Planning is underway for the next Tour – this time the Western Isles of Scotland, in April and May 2012.

Which islands to visit?  It’s not as easy as it sounds – but for various reasons I decided that I would include all those that were inhabited and accessible by a scheduled ferry service, or directly by road (like Skye, or Great Berneray). Uninhabited islands, like Staffa, aren’t included.  After all, if there are no roads at all then it’s not really worth it on a bike tour!

As always there are exceptions. Ulva, off the west coast of Mull, doesn’t have a scheduled ferry service, but the man there will come across the narrow sound as soon as you send a signal, so it would be a shame to miss it!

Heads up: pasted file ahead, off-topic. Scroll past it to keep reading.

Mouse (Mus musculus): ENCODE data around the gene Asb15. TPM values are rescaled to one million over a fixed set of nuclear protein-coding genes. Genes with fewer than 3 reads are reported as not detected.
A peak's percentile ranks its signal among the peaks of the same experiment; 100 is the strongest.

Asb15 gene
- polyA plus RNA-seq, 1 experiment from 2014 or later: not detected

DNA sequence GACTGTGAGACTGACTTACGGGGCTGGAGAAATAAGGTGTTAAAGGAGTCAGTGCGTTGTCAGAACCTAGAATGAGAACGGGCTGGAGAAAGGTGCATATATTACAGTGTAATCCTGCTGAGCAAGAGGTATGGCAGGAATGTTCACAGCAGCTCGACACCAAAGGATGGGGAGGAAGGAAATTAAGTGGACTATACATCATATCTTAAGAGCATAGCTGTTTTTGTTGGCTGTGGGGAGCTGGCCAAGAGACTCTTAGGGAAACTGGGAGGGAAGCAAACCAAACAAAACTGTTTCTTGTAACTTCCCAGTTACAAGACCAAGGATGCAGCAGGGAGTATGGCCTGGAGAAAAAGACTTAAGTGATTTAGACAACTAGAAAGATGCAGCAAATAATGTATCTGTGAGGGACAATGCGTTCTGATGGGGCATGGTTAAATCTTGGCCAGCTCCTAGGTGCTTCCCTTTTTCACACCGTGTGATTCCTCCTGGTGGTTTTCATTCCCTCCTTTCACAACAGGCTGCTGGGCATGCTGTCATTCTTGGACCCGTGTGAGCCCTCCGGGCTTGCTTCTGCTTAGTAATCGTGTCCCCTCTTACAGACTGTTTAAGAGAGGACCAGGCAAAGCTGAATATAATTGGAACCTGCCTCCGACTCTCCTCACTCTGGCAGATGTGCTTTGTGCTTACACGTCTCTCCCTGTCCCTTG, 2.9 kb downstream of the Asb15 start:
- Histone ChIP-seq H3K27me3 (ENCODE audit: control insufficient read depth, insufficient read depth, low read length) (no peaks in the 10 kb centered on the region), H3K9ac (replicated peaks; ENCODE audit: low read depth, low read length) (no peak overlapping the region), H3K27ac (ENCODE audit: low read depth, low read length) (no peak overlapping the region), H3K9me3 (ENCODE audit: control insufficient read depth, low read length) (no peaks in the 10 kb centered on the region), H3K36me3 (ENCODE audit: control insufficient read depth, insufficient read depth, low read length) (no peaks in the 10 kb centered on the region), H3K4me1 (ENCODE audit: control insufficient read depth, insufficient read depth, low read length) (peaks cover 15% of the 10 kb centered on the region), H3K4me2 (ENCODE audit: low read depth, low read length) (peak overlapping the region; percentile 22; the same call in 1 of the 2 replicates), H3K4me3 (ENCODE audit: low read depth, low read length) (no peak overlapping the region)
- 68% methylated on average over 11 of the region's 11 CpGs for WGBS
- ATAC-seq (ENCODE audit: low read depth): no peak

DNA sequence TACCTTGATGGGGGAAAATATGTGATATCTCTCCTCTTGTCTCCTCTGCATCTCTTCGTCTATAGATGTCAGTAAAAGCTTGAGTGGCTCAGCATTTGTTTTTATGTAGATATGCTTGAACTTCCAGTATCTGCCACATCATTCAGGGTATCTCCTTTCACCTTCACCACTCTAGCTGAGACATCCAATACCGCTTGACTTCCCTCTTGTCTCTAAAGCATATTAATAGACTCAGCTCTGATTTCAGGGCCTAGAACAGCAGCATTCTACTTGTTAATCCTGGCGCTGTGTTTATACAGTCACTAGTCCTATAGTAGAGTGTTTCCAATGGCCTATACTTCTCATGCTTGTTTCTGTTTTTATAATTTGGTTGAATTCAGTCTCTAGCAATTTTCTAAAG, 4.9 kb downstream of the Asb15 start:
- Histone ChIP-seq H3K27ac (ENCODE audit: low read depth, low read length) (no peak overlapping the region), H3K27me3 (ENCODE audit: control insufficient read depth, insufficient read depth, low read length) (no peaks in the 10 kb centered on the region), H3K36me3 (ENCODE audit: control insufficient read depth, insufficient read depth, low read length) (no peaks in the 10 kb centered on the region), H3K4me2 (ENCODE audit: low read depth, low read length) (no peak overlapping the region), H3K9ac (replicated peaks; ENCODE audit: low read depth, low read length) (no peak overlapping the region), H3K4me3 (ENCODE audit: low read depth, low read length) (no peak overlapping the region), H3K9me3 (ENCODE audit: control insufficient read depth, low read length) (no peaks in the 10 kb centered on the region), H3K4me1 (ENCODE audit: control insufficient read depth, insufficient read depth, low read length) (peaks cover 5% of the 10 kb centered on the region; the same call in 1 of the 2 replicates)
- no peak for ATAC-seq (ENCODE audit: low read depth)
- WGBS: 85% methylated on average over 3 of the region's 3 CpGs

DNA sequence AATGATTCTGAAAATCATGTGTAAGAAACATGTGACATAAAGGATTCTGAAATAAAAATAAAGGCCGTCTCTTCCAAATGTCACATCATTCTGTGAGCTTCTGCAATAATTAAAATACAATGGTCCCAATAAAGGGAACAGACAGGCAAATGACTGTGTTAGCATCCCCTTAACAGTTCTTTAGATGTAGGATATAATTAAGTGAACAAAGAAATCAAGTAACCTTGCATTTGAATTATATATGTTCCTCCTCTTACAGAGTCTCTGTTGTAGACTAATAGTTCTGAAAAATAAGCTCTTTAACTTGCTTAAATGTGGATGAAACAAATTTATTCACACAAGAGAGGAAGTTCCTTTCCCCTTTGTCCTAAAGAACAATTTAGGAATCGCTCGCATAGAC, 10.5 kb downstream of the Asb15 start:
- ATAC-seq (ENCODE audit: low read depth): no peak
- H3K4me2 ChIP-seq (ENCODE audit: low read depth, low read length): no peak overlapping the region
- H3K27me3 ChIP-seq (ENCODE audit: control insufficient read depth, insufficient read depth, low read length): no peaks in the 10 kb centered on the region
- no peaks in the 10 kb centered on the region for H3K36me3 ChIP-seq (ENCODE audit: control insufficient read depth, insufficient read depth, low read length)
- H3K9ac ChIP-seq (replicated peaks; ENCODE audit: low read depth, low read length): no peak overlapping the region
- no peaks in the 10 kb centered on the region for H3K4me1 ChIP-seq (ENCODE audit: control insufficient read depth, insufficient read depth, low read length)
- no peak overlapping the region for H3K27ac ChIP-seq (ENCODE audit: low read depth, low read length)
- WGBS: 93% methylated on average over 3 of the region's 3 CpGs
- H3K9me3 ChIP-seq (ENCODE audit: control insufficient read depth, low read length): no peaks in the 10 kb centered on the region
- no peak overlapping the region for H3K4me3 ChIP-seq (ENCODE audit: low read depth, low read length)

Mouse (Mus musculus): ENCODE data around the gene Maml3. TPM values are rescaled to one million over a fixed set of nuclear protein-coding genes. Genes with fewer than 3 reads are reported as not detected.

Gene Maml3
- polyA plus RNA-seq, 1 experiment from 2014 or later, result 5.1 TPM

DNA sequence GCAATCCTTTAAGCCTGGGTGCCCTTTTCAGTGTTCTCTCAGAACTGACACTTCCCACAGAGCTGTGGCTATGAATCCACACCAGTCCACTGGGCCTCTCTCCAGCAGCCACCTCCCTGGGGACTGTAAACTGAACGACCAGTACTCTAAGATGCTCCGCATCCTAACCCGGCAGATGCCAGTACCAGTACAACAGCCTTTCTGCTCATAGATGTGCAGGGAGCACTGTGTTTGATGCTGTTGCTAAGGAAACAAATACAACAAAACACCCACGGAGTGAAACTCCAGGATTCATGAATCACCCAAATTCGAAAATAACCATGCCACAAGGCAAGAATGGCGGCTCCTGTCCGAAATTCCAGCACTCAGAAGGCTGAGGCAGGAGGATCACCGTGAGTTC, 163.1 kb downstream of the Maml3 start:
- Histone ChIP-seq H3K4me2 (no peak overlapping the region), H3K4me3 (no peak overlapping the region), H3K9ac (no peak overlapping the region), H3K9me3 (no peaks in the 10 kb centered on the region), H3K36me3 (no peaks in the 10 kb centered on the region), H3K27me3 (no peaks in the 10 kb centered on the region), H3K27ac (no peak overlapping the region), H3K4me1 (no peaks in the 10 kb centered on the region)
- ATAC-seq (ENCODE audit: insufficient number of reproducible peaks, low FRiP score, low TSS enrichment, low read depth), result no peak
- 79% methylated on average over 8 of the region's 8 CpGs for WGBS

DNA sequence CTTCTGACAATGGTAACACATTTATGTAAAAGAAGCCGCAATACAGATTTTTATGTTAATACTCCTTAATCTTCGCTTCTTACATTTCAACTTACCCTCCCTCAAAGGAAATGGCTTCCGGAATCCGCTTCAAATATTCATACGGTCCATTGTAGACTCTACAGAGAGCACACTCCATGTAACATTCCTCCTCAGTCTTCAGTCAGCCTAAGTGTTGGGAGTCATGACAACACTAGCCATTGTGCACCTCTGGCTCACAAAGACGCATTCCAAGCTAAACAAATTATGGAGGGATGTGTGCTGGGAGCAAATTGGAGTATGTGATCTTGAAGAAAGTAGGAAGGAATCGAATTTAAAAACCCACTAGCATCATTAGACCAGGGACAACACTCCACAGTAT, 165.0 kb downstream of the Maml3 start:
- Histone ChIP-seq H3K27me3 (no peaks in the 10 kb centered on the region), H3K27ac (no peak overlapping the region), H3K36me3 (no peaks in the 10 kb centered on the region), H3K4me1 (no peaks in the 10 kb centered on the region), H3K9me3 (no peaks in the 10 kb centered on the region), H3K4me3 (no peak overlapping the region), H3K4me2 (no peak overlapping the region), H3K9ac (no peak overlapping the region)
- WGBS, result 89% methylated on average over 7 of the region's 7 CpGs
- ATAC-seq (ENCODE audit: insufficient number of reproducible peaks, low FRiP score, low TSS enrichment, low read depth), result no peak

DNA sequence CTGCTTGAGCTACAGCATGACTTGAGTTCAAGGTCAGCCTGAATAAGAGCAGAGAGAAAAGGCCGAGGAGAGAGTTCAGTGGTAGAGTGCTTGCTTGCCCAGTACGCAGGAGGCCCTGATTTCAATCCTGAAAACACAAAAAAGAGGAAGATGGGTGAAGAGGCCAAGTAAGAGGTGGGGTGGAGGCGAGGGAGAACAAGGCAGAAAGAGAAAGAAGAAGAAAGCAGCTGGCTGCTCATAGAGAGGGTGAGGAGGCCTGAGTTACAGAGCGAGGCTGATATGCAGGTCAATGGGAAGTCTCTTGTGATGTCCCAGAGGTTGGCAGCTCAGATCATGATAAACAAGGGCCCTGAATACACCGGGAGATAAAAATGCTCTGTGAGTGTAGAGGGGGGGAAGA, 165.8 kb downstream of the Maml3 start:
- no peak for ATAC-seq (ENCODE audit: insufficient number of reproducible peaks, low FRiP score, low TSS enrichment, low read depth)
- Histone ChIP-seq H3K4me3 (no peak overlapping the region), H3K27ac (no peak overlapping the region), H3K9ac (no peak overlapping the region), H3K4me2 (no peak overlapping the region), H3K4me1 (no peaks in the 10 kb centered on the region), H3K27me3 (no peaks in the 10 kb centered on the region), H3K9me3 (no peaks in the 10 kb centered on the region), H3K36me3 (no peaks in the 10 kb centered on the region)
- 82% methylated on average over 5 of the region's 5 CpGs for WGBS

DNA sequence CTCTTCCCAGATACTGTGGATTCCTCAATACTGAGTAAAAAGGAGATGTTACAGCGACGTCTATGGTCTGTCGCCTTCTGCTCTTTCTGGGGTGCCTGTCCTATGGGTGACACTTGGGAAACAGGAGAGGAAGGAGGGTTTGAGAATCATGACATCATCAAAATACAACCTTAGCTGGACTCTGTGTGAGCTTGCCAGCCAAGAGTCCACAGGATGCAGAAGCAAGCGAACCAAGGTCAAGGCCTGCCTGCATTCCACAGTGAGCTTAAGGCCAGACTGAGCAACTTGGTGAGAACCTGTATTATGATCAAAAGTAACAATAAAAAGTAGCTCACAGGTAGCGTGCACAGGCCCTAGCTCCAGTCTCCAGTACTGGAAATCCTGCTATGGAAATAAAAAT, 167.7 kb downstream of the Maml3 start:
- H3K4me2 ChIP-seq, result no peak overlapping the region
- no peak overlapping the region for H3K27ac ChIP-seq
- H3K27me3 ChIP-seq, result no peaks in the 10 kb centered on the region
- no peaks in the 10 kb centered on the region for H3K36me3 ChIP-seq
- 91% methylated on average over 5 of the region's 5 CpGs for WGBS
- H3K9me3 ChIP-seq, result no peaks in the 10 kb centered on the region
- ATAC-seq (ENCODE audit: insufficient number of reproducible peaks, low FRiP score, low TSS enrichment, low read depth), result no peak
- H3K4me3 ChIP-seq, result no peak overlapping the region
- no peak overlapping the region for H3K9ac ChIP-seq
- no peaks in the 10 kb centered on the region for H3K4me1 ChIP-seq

So I have 39 islands on the list, starting with Bute in the Firth of Clyde on 29th April, and finishing with Colonsay (and Oronsay) on 24/25 May. The mileage isn’t massive but there are a few other changes this time:

I’ve got company: seasoned touring cyclist Richard Dugdale is coming with me. Richard leads a number of CTC Tours at home and abroad (including China). He also has a genuine pennyfarthing, which takes some riding. You can find his blog at http://www.travelblog.org/Bloggers/Pennyfarthing/

I’m not travelling light – it’s the touring bike with panniers this time, carrying everything I need for four weeks.

I will be fund-raising for Cancer Research UK of course, but perhaps not as ‘full-on’ as last time – after all, there are only so many times I can persuade all my friends to part with their hard-earned cash. But of course, if anyone wants to make a donation they can still follow the link to http://www.justgiving.com/Bill-Honeywell